This issue is a deep dive into the human condition. Our contributors, Caux Round Table Fellows and Rich Broderick, Editor of Pegasus, from different perspectives converge on a common fact – our lives are bifurcated, simultaneously lived in different realms. One is the moral, the spiritual and the other material and practical.
Which one is real? The one in our minds or the one which we can touch?
Are there two realities which we intermediate or really only a single composite one, embracing different modes of being in the world?
I would be most interested in your thoughts and feedback.
The other day, I ran across a sermon by the Methodist founder, John Wesley, on the use of money. Many years ago, when dean of a law school at a Methodist university, I had heard the university chaplain quote Wesley to the point of “Earn as much as you can; save as much as you can; give away as much as you can,” but had never been given the text of his sermon making that case.
So, when I read his sermon No. 50 on the use of money, I had two quick thoughts: 1) this is a classic statement of the Protestant ethic, which German sociologist, Max Weber, accepted as the formative drive behind modern capitalism and 2) his sermon was an early version of moral capitalism.
Wesley led a movement within the Church of England focusing not on churches and rituals, but on inner spiritual awakening. Wesley was an Arminian who generously believed God to be lovingly open-minded about people and prepared to welcome all who had deep and abiding faith into a heavenly hereafter.
Wesley was theologically comfortable, including moral concerns for others in our seeking out a living in this word. He did not juxtapose money against morality, but called on good and true Christians – actually on all people of all faiths – to use money with moral awareness.
This is the ideal of moral capitalism.
Today’s efforts to include stakeholders in business models, to find a purpose for companies and to care for the environment (ESG, sustainability, stakeholder capitalism, etc.) logically follow from Wesley’s advocacy of creating worldly wealth and then using it to better the world.
Wesley presumed with the Judeo-Christian Book of Genesis that God was sincere in judging his creation to be “good” and with Jesus that “A good person produces good things from the treasury of a good heart and an evil person produces evil things from the treasury of an evil heart.” (Luke 6:45)
Recently, the new Executive Editor of the Washington Post wrote a letter to her customers describing her ethical aspirations for the “net impacts” of the Post on our culture and society. What struck me about her statement is that she makes no mention of the traditional ethical standards which made journalism a learned “profession.”
Sally Buzbee wrote:
Dear Washington Post subscribers,
I couldn’t be more excited to serve as Executive Editor of the Washington Post. I came here because of the respect I have for the institution and its people. Over the last month, I’ve spent time meeting and learning from my new colleagues and it has been a pleasure putting faces to the names of the journalists we rely on for news that impacts our lives and everyday decisions. Their collective curiosity, vigor and passion for this important work is palpable and inspiring and it is a privilege to play a role in sharing their expertise with you.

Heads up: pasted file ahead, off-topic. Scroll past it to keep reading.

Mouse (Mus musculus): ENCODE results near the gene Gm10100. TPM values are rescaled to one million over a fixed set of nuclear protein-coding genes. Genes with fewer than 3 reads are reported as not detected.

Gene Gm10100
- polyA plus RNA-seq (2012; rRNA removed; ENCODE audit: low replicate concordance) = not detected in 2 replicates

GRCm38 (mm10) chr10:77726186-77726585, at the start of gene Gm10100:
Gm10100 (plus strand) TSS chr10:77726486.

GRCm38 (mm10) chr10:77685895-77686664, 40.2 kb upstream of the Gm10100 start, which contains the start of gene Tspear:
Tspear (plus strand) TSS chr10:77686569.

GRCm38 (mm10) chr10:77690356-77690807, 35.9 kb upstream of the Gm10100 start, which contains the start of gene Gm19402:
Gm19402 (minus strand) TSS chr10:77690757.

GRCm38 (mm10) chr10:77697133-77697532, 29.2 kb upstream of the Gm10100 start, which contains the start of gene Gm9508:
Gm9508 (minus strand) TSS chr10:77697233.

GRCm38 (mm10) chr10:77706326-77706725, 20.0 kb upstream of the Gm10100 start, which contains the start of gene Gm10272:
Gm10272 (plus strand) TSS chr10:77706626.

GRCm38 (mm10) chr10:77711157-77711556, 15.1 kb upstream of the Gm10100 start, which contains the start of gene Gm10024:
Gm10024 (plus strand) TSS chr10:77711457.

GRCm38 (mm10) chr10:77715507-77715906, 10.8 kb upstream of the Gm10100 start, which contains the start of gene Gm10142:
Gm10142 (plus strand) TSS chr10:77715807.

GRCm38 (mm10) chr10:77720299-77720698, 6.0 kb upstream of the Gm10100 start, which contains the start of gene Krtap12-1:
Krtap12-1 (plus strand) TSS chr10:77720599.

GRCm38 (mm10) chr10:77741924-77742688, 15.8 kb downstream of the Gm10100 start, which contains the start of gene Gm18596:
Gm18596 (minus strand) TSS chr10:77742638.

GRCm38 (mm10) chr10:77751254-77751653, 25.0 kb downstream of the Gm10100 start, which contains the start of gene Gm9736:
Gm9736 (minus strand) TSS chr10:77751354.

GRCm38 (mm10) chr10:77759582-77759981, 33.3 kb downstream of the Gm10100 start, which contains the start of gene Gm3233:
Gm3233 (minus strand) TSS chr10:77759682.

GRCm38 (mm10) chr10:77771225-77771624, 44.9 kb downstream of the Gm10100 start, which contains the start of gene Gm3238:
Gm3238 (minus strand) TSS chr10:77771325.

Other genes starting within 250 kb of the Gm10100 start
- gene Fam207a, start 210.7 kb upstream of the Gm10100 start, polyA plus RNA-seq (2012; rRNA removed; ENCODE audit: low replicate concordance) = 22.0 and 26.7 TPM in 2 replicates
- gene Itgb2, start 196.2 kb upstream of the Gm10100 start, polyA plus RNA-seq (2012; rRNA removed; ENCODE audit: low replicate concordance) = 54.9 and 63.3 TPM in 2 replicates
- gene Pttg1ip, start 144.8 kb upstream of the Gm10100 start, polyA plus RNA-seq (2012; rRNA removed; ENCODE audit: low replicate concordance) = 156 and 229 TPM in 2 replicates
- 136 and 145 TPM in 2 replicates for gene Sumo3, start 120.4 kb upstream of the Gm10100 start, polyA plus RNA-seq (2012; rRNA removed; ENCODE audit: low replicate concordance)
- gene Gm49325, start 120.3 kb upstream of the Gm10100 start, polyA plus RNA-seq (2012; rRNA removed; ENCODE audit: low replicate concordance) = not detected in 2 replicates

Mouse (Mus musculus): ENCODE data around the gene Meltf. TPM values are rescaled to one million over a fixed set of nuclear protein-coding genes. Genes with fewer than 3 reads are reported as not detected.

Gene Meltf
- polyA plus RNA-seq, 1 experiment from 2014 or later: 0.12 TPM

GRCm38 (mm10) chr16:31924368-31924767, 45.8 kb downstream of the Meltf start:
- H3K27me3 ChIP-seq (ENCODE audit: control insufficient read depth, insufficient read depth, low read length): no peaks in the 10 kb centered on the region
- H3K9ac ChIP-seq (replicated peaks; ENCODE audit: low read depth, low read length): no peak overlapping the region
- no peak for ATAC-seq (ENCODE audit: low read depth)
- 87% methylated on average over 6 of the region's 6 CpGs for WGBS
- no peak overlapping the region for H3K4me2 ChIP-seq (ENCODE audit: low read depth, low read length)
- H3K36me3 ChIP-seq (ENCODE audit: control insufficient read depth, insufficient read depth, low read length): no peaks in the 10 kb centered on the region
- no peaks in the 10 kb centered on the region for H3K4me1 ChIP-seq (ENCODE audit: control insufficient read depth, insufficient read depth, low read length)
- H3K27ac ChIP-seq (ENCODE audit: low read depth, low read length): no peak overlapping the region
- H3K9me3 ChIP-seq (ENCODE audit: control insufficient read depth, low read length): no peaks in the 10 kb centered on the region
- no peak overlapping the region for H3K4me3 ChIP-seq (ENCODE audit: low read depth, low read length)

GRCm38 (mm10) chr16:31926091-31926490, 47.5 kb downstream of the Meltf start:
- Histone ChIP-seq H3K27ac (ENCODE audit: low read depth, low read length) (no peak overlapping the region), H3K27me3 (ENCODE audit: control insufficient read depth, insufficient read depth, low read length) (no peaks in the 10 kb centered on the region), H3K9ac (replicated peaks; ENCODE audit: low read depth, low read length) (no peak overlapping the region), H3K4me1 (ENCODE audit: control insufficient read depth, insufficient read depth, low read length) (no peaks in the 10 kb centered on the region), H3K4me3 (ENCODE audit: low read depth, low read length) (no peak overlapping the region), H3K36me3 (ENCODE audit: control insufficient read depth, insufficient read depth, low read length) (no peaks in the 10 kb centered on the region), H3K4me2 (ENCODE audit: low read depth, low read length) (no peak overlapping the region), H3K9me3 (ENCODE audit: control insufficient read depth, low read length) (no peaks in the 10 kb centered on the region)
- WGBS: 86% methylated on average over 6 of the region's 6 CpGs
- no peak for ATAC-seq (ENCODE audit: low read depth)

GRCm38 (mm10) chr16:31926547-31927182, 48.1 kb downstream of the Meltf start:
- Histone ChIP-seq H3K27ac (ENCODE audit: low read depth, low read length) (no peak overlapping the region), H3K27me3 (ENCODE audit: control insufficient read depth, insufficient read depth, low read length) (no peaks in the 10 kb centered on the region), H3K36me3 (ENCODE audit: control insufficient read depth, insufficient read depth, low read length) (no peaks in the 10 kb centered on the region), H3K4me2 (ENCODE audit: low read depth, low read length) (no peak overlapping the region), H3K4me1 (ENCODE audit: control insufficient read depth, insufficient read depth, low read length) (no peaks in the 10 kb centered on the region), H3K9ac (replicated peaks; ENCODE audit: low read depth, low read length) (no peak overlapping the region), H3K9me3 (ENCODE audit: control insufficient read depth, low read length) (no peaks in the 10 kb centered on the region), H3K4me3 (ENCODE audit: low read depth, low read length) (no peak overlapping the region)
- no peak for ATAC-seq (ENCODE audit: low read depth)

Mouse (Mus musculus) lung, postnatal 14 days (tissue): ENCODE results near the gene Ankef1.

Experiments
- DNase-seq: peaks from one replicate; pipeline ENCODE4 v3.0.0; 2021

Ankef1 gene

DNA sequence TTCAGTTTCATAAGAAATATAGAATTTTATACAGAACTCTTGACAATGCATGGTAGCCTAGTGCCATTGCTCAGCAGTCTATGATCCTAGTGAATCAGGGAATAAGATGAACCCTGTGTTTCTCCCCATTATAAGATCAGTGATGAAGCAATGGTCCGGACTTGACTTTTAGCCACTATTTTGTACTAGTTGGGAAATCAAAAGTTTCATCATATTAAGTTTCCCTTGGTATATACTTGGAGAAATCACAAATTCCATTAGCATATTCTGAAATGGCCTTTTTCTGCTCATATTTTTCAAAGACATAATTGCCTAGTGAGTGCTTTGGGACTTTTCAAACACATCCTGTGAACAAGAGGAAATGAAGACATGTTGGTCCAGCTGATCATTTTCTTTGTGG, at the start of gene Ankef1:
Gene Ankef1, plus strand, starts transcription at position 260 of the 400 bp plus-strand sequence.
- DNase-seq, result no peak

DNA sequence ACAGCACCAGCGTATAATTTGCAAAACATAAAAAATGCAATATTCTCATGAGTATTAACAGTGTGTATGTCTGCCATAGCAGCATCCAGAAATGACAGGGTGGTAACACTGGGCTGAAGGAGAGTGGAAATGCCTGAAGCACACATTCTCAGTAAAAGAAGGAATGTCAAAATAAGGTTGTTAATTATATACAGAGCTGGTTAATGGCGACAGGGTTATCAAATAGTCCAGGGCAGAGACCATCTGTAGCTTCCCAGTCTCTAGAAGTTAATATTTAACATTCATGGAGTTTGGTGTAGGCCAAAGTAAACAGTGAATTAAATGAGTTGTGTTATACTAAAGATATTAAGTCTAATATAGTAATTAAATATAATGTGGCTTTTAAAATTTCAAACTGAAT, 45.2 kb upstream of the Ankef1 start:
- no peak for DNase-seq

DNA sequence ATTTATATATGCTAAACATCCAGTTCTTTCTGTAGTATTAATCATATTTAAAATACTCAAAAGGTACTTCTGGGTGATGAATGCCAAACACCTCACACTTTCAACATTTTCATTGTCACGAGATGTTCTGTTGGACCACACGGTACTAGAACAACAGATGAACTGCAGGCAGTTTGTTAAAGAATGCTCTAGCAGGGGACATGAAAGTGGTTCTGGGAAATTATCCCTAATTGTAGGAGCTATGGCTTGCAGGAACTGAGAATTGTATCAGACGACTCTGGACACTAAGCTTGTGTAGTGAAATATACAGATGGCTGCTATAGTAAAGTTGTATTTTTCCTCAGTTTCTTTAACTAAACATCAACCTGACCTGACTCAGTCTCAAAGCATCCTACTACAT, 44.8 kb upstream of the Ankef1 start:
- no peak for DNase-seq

I’ve spent my career pursuing the facts, seeking out stories of significance and holding the powerful to account. To lead the biggest newsroom in the Washington Post’s history is an incredible honor for me. But to also join the Washington Post at this moment in history feels like the beginning of a journey we are embarking on together. The world is ever changing, yet our commitment to you and to the profession I love, is not. We will continue to deliver the quality journalism that you have come to expect, reporting relevant and meaningful information and analysis in ways that are most accessible and convenient to you.
We’ll work daily to ensure the growing, diverse range of voices in our newsroom is heard and reflected and that we are diligently finding and telling the stories that spotlight the experiences of our diverse readers.
As you may have read, we’re expanding our global footprint, meaning you’ll have access to even more real-time coverage. Establishing breaking-news hubs in Europe and Asia gives us the ability to cover live events as they are unfolding around the globe so you can depend on us for timely news reports at any hour, whether in Australia or on Capitol Hill.
We’re combining our legacy of deeply sourced, fact-based, investigative journalism with cutting-edge digital innovation, keeping us at the forefront of journalism’s future so that you are both informed and delighted. You can look forward to more award-winning video and audio storytelling and insightful, beautiful and immersive graphic presentations.
The most important thing I want to share is that we’ll always have a relentless focus on you, our valued readers. There is so much ahead. I am thrilled to be part of the Washington Post’s future and hope you are, too.
The Society of Professionals Journalists (SPJ) has a code of ethics, which affirms these 4 moral objectives:
-Seek Truth and Report It
-Be Accountable and Transparent